Apple has been in hot water for the past week or so after it was discovered that iOS devices are tracking users as they move about, and storing location data. While having your iPhone or Android smartphone keep tabs on where you go raises privacy concerns for some, smartphones are by no means the only thing monitoring where you've been.
While Apple and Google are getting a lot of attention over what location tracking information they do, or do not log, there is little attention being paid to the fact that the wireless providers log and store the same information. Wireless providers may not be able to pinpoint your location down to a few meters like GPS can, but the wireless cell towers keep tabs on which tower your mobile phone is connected to as you travel about. So, wireless providers can at least connect the dots to figure out where you've been on a larger scale.
GPS devices use input from the user collective to provide more accurate information regarding traffic conditions and help guide customers to avoid problem areas and get to their destination faster. The information gathered may include things like exactly where you were, what direction you were headed, and how fast you were going. It was recently discovered that TomTom is selling GPS navigation data to the Dutch police for help in determining the best places to establish speed traps. TomTom issued a statement claiming that the data is anonymous, but that is just TomTom, and it doesn't mean that more specific information couldn't be collected.
ATM / Credit Cards
If you are concerned that 'Big Brother' might be able to track you, you'd better not use any plastic. When you get cash from an ATM, or make a purchase with your credit card, the location is logged along with the exact date and time of the transaction.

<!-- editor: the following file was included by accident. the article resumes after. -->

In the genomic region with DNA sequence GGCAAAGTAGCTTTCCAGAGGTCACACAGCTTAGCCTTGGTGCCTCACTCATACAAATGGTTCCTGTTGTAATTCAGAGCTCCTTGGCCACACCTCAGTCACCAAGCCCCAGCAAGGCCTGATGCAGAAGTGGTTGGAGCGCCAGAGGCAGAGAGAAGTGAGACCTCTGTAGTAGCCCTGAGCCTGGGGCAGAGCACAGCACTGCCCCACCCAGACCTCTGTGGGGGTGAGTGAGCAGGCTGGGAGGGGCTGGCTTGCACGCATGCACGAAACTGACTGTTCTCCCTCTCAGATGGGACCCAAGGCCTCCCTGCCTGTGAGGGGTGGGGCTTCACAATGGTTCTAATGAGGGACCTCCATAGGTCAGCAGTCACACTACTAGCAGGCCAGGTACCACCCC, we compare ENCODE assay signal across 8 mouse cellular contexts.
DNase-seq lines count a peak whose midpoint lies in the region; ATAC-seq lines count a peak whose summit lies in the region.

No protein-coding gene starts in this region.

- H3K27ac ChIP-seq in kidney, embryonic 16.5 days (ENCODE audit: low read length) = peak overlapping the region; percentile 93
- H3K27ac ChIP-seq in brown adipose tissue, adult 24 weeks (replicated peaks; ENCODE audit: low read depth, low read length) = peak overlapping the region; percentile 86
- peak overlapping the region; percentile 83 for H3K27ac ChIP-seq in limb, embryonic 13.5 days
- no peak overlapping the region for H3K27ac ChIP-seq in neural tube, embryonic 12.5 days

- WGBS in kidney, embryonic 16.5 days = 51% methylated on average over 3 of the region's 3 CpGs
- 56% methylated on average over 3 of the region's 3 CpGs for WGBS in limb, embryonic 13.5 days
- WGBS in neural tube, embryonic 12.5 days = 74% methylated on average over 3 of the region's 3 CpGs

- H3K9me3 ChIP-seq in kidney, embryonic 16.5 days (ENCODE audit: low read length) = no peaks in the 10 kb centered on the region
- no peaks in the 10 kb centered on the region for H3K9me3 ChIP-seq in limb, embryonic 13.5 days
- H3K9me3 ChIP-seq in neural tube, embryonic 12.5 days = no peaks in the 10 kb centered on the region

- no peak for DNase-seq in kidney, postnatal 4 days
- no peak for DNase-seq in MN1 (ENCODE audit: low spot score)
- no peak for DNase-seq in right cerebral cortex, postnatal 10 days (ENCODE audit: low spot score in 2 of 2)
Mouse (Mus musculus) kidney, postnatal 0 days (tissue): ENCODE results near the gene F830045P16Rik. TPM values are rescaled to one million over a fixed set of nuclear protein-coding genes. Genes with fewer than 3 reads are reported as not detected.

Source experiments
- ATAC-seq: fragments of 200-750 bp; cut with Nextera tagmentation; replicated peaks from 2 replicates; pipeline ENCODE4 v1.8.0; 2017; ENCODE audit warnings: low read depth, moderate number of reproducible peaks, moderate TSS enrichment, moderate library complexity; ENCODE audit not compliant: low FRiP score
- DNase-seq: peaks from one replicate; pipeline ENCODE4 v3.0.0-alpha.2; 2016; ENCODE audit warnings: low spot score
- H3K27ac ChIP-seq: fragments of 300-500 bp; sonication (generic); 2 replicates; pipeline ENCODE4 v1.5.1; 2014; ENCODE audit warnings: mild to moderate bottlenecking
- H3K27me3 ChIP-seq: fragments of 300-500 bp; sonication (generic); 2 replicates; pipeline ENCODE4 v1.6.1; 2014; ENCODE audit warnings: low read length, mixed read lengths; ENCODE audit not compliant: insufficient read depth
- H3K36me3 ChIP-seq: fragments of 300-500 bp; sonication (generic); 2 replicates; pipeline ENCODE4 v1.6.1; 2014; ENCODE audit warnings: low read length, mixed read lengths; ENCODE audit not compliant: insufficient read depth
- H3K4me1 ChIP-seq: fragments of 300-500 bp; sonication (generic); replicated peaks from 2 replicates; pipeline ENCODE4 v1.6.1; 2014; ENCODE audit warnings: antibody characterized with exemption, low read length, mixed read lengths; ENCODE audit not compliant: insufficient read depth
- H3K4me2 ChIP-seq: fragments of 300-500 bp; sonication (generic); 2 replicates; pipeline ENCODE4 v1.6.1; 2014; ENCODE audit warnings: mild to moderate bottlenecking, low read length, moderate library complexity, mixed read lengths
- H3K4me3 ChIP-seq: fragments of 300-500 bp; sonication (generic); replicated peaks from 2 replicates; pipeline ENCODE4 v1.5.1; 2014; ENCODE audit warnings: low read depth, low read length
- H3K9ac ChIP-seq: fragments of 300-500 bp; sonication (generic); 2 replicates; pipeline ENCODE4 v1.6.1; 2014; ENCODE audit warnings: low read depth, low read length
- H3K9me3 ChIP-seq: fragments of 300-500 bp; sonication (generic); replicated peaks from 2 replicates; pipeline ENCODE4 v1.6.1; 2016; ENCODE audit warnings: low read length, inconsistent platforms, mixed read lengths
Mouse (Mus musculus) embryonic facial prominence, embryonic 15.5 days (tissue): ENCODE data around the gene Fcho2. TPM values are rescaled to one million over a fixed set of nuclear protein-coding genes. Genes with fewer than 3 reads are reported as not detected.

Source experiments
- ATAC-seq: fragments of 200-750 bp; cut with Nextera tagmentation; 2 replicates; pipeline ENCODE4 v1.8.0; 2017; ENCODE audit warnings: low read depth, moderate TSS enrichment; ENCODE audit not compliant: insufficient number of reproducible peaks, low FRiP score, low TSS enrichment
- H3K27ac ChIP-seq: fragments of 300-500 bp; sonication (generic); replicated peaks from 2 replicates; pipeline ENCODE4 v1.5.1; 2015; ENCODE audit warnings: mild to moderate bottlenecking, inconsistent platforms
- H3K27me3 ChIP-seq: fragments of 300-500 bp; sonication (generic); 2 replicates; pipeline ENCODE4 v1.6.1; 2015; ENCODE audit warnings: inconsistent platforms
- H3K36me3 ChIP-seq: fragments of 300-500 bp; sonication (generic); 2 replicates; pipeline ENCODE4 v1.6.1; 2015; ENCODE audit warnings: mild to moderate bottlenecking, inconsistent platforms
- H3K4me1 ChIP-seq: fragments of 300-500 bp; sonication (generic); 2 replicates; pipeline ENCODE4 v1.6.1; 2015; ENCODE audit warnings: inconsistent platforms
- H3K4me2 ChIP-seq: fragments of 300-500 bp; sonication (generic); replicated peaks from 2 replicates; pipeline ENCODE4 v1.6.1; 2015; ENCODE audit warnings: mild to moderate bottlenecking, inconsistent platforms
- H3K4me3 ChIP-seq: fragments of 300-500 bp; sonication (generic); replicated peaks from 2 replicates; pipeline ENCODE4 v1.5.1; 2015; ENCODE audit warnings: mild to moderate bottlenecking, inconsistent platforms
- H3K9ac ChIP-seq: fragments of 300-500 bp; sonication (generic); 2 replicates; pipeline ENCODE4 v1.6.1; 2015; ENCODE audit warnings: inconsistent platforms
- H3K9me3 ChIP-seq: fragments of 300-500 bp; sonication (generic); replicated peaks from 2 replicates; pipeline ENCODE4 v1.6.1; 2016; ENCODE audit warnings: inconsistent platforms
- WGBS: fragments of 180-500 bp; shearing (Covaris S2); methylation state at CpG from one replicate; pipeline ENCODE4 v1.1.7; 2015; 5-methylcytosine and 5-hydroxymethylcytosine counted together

Customer Loyalty Programs
Customer loyalty programs like those at grocery stores and other retail chains are another method of tracking your location. The stores lure customers into participating with the promise of special bonuses and discounts, but the real purpose such programs is to monitor customer habits and behaviors. The retailer knows which store you shopped at and when, and they know exactly what you purchased.
ISPs and Web Sites
When your notebook or netbook--or even a tablet or smartphone-connect with an Internet provider, the ISP has to assign an IP address to your device. The ISP maintains a database of the IP address that was assigned, and the MAC address of the device that the IP address was assigned to. And, that information might be able to be used to determine whether you connect to a router in a Starbucks in Topeka, Kansas, or a router at a Holiday Inn Express in Rochester, New York.
You might be able to avoid such tracking by using public computers like those at libraries or coffee shops. But, if you really want to make sure you aren't tracked, don't log in to anything. If you log in to Google to check your Gmail, or you log in to Facebook to post a status update, those sites keep track of the IP address you connected from, and that IP address can be traced to figure out where you connected from.
Many toll road systems throughout the United States offer expedited lanes that use RFID tags to pay the tolls so you don't have to stop and wait in line to toss coins in a basket. Every time your vehicle drives through a toll booth, the location is logged along with the exact date and time your vehicle passed through.
They're everywhere. They're posted at intersections, they're hidden throughout stores, and they're at pharmacy and fast-food drive-through windows. You pretty much can't avoid getting caught on a surveillance camera somewhere. The data may not be as instantly accessible as a database of your exact location throughout the day, but your location at a given point in time might be betrayed by the presence of your beaming smile on a surveillance tape somewhere.
The data being captured by Apple may be more insidious because it is apparently stored in a way that is unencrypted and that can be viewed by other apps, or by anyone with access to your iOS device or the PC you sync it with. But, unless you plan to pitch a tent in the Canadian wilderness and live complete off the grid, you are being tracked whether you like it or not.
This story, "Who else is tracking your location?" was originally published by PCWorld.